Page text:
UTMB tests popular wearable fitness trackers
You see them everywhere these days — electronic activity monitors clasped around wrists or clipped to waistbands. The devices offer promises of weight loss and increased physical activity, but can they provide the kind of motivation you might get from in-person weight-loss counseling? A team at The University of Texas Medical Branch at Galveston (UTMB) recently launched a study to find out, and they discovered those small devices can be a powerful tool in helping users stay active.
“We wanted to see exactly what is going on in them, because a lot is written about them, but nobody had actually gone through and systematically looked at what they did,” said Elizabeth Lyons, Ph.D., senior author and assistant professor at UTMB’s Institute for Translational Sciences.
The researchers focused on 13 electronic activity monitors from recognizable brands like Fitbit, Jawbone and Nike.
“We had three of us wear all of them for at least a week each, but at least one person wore them for two weeks or more,” said Lyons. “It was basically like playtesting a game – trying them out and seeing what the experience of wearing them is like.”
The goal was to compare the behavior change techniques used by the devices to those typically employed in clinic-based physical activity intervention. Lyons said she and her team were “really impressed” by the monitors’ performance. “Even the lower-end ones all included the major things you would expect to find and the things that we know from meta-analyses are associated with success,” she said. “Most of them included social support, social comparison, weight-logging and goal-setting.”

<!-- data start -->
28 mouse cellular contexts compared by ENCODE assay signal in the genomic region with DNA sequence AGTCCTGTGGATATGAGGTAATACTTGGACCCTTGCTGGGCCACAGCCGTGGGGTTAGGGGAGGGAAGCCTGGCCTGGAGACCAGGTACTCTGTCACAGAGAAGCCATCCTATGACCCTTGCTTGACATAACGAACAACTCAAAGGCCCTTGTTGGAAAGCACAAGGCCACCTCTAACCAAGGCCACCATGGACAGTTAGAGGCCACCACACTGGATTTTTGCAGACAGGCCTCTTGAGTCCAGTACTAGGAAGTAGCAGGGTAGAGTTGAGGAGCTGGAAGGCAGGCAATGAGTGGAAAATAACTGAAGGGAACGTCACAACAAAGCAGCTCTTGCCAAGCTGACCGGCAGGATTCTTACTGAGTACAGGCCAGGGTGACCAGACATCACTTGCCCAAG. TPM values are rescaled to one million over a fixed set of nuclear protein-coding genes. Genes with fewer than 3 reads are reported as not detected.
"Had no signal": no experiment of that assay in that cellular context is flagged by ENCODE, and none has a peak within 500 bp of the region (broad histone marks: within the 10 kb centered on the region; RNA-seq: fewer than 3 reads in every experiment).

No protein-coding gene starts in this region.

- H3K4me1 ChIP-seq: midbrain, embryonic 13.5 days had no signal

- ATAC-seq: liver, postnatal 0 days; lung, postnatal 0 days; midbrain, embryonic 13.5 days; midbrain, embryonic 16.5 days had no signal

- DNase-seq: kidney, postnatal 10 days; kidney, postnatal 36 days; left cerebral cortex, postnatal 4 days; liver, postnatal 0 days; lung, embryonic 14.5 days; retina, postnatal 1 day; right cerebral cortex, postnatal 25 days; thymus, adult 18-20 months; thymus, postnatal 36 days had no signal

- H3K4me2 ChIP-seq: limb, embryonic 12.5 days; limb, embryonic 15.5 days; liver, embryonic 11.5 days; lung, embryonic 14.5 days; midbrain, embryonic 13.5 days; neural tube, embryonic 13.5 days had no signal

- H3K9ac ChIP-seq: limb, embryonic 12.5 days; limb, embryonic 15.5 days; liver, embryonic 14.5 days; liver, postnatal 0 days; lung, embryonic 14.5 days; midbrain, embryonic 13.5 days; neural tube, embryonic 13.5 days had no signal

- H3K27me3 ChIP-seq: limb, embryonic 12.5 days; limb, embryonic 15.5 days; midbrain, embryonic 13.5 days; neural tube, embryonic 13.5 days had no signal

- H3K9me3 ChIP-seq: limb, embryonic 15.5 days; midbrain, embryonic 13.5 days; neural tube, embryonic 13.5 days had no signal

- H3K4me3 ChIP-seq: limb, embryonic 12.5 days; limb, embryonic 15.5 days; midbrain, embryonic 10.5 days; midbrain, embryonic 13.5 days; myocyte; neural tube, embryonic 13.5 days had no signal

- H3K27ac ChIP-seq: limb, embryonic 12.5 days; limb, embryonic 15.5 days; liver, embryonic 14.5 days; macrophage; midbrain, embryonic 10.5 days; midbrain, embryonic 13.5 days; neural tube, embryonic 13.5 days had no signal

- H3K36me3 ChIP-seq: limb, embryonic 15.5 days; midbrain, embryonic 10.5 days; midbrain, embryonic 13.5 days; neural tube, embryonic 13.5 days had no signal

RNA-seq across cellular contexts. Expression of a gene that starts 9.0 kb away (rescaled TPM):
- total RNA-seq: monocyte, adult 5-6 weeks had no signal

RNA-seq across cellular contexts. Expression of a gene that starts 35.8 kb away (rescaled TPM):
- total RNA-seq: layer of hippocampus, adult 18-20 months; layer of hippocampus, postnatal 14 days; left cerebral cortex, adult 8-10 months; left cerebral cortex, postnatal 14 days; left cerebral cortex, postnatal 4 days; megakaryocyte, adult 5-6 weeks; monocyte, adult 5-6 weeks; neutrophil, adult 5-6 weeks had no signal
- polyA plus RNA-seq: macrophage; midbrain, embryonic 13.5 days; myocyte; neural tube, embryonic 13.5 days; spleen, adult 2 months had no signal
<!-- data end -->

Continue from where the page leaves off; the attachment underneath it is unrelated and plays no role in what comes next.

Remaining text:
Additionally, the team found many of the devices offer powerful reinforcement and social rewards to users, which include the ability to friend other users in the app or share your activity to Facebook, Twitter and other social networks, as well as virtual rewards and badges for reaching a certain number of steps or other milestones.
Though the team was left with an overall positive impression of electronic activity monitors, Lyons pointed out there’s still a lot of value in face-to-face counseling and treatment when it comes to weight-loss goals. In some ways, the devices can be an improvement on human assistance, because “there’s no way that I can be by a person’s side telling them they immediately and continuously how many steps they’re getting,” said Lyons. “But there’s still some things where you need to have a human and technology just isn’t going to cut it.”
The real takeaway from the study is these devices aren’t necessarily a replacement for traditional, clinic-based weight-loss management, but more of an enhancement.
“There’s still some things where you need to have a human and technology just isn’t going to cut it,” said Lyons. “We think that the best results would come from a combination of human and technology.”